he Korea-Australia Arts Foundation Prize (KAAFP) is the annual art competition organised by the foundation. The KAAFP 2015 is open-themed and only medium of 2D works is eligible to apply for the competition. The prize entry is open to all Australian citizens or Australian permanent residents of at least 12 months, but they should be over 18-year-old.

The 47 works of finalists will be exhibited at the Korean Cultural Centre Gallery.

Winner Announcement

First Prize($10,000)

< Still Life After ‘The Owl and the Pussycat’> by Maryanne Wick

Highly Commended ($2,000)

< Drawn> by Ben Smith

Young Artist Prize

(Return Airfare to Korea)

Sans Frontieres> by Eamonn Jackson

About KAAF

The Korea-Australia Arts Foundation (KAAF) is an organisation comprised of Korean people for promoting and supporting a wide range of visual artists in Australia. KAAF is a non-profit organisation which was established with the purpose of providing specialised activities in visual art, as well as supporting artists and art organisations within the visual arts field.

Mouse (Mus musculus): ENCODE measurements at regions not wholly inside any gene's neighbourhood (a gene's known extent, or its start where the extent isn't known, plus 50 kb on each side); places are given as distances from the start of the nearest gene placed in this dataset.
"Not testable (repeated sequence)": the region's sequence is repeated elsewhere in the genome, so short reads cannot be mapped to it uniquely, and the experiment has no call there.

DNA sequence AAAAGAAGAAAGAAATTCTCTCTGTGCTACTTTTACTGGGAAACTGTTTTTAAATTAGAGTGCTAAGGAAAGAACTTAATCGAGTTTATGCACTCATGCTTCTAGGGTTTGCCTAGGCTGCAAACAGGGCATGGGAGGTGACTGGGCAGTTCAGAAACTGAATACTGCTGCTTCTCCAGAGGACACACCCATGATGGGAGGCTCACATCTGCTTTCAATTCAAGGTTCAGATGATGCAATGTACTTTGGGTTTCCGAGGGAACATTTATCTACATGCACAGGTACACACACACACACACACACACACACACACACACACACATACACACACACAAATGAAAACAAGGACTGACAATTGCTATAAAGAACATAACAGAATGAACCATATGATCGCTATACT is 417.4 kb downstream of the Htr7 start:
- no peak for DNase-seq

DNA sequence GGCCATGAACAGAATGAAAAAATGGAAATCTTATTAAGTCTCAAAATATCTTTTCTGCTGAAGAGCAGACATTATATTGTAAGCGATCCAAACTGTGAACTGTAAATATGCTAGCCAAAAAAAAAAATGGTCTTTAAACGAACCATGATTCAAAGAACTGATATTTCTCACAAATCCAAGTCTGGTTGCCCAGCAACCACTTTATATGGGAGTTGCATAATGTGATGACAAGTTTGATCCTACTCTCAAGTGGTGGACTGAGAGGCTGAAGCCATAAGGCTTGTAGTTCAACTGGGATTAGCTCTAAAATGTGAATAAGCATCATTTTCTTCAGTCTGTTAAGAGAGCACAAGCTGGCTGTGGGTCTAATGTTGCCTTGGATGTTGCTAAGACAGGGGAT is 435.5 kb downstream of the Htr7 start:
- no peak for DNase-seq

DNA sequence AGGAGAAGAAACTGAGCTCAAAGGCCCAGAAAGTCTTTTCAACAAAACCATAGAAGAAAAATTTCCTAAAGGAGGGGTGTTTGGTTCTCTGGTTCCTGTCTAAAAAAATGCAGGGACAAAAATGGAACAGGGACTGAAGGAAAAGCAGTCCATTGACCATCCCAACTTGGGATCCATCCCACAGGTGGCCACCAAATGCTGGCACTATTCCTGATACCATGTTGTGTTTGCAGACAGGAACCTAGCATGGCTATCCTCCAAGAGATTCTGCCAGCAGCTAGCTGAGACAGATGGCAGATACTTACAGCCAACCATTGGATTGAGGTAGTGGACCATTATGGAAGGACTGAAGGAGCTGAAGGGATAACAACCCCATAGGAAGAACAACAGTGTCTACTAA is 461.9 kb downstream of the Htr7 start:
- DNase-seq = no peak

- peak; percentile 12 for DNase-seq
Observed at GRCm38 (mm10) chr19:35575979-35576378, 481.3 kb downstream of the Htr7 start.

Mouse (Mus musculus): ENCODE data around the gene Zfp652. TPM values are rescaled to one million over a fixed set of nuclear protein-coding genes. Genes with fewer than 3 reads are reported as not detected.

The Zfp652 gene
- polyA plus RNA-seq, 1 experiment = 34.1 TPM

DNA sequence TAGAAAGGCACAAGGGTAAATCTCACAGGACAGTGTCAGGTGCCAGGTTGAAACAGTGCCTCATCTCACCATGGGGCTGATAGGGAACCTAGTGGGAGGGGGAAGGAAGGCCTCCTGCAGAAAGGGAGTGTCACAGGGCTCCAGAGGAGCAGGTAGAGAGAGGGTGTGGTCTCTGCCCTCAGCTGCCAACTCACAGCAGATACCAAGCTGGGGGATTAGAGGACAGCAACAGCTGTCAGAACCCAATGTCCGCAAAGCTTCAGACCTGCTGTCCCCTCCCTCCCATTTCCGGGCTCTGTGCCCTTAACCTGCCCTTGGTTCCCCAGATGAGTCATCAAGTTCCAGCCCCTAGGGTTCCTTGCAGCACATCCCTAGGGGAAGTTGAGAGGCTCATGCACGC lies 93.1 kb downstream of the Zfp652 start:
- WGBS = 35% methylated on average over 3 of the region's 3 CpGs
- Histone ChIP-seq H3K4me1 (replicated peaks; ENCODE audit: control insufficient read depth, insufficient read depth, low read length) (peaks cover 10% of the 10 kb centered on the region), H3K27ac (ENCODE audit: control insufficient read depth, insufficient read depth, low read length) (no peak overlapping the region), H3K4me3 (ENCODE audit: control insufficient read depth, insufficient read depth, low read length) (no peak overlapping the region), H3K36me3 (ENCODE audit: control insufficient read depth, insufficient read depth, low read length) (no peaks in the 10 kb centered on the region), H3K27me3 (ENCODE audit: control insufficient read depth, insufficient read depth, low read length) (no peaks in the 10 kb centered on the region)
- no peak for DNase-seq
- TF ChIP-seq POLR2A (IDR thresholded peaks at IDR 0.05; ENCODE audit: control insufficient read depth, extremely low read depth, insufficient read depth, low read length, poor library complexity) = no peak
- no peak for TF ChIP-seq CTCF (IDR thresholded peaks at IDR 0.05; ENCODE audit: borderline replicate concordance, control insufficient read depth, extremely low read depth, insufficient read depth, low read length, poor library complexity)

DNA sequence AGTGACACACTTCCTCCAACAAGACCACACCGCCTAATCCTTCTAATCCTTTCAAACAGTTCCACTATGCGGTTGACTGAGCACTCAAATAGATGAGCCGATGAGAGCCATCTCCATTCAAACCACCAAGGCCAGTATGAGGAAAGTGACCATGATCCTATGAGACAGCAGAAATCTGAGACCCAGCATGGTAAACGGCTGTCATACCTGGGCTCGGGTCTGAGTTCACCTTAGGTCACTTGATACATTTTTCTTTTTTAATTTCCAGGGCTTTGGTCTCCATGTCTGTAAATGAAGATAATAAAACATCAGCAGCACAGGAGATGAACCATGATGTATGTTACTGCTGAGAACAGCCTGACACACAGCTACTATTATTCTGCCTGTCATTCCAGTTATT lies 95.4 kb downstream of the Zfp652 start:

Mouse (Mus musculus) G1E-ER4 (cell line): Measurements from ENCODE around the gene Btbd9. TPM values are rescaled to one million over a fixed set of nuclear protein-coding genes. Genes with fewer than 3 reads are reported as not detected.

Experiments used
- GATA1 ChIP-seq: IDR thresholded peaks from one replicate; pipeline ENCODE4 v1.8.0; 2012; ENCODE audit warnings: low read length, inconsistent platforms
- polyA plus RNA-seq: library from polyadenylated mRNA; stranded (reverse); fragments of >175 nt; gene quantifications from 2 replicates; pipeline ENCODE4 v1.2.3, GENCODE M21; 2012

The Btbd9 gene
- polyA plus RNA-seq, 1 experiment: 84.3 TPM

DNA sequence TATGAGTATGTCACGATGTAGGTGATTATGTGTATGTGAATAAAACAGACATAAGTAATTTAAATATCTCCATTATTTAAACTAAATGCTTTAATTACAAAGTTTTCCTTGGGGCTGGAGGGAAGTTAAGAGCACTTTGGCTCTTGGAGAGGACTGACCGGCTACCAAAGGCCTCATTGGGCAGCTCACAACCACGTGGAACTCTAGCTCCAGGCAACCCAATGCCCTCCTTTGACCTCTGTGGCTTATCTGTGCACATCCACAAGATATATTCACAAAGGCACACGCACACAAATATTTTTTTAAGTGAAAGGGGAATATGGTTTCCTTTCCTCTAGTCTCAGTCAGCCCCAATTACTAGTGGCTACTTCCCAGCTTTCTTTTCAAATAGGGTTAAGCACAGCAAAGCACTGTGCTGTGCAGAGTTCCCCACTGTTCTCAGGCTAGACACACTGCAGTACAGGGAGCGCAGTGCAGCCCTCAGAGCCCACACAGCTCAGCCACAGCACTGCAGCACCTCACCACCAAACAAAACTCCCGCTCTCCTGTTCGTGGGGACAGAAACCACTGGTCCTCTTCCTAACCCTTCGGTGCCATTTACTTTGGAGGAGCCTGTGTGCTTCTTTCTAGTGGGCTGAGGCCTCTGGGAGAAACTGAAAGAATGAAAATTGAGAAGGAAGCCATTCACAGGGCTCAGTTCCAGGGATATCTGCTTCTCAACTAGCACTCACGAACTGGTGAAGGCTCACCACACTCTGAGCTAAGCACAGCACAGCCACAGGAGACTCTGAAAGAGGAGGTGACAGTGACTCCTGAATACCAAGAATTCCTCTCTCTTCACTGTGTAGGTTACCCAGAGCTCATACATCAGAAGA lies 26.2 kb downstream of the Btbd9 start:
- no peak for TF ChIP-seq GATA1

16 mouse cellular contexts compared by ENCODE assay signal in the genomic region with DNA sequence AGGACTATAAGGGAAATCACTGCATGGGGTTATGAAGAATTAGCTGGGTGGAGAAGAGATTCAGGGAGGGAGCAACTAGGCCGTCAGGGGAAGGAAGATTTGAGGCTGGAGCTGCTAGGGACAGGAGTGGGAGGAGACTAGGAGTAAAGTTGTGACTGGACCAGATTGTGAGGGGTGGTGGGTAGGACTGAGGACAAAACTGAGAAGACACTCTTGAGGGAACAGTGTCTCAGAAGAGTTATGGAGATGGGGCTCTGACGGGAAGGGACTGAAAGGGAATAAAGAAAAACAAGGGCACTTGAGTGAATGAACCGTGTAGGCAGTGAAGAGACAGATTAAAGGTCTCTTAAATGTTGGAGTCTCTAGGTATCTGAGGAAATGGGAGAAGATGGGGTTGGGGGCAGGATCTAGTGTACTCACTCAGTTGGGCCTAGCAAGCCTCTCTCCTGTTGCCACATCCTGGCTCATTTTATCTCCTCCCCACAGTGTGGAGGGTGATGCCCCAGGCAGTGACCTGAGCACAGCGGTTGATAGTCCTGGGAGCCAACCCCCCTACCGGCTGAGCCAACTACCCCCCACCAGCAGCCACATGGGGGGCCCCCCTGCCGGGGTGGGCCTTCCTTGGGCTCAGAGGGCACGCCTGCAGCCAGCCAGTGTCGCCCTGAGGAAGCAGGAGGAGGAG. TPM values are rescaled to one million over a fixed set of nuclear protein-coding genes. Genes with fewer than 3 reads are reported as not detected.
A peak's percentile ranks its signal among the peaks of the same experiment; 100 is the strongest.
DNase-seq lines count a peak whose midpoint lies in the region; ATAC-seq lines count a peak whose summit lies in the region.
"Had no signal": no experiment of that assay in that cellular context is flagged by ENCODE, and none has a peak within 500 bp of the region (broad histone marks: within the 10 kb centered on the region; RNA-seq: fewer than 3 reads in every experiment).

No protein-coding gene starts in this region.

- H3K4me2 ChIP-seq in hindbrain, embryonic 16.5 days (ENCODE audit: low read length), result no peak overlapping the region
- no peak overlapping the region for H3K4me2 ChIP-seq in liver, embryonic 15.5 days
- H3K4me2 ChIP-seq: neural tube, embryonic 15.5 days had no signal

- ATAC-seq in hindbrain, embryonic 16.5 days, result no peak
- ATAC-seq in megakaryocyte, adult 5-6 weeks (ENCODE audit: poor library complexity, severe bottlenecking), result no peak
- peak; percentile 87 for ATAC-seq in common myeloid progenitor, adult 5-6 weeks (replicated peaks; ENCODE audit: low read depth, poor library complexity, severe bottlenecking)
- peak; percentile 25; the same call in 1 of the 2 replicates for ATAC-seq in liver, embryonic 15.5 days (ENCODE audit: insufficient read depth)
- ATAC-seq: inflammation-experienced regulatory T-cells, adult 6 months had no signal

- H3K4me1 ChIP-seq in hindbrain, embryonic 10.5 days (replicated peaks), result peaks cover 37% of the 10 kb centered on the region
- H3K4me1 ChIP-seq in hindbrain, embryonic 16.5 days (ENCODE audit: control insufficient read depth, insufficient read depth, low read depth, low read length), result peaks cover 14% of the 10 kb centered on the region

KAAF provides an annual art competition which is supported by the Korean Cultural Centre in Sydney and also provides information to Korea on a wide range of Korean art and other art matters including Artist in Residence, Art School, local artists and art organizations that are based in Australia.



18 November, 6-8pm

Artlink and Korean Cultural Centre present Korean contemporary art seminar SUPERCONNECTIVITY to coincide with the launch of bilingual Artlink magazine KOREA – Contemporary art now.

Renowned Korean and Australian curators and art writers explore connections and differences in a rare opportunity to hear from experts on Korean art in Australia.

With a focus on cutting edge contemporary visual arts and in partnership with respected publications Artlink (Australia) and TheArtro (Korea), SUPERCONNECTIVITY is the first contemporary art seminar at the Korean Cultural Centre.